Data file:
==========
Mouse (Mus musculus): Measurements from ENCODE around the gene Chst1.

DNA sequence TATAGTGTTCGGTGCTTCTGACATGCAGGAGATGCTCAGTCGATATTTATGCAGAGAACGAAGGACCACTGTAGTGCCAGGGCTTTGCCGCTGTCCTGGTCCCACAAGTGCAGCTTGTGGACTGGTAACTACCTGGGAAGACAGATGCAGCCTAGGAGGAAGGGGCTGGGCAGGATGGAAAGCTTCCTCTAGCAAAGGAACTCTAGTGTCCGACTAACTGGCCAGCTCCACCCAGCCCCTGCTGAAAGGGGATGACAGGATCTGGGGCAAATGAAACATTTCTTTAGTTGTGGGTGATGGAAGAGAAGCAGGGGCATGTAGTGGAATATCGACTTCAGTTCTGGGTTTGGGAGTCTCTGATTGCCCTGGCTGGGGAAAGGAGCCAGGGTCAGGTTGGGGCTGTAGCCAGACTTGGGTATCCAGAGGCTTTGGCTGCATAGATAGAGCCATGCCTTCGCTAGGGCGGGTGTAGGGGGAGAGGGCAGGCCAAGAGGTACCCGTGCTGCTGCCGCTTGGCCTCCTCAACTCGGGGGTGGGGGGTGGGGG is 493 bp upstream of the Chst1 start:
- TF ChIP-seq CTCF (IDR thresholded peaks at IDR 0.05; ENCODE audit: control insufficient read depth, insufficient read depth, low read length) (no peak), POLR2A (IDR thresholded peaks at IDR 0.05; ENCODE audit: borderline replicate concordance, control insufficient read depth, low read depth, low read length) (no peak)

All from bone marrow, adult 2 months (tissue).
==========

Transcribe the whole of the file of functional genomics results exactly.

Mouse (Mus musculus): Measurements from ENCODE around the gene Chst1.

DNA sequence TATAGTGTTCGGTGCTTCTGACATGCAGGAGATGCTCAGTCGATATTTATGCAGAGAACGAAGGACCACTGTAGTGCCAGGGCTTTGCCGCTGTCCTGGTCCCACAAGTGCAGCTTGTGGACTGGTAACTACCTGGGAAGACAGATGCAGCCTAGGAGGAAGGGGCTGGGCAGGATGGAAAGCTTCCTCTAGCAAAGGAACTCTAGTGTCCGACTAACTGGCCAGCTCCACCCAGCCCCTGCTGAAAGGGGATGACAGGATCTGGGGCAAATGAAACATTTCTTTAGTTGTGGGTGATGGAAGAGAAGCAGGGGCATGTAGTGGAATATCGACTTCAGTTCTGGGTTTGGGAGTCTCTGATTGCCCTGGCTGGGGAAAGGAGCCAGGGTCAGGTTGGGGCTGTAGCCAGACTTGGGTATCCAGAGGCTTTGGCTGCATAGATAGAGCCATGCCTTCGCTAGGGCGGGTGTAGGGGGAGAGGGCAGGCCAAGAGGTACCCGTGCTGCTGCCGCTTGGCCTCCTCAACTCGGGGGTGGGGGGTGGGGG is 493 bp upstream of the Chst1 start:
- TF ChIP-seq CTCF (IDR thresholded peaks at IDR 0.05; ENCODE audit: control insufficient read depth, insufficient read depth, low read length) (no peak), POLR2A (IDR thresholded peaks at IDR 0.05; ENCODE audit: borderline replicate concordance, control insufficient read depth, low read depth, low read length) (no peak)

All from bone marrow, adult 2 months (tissue).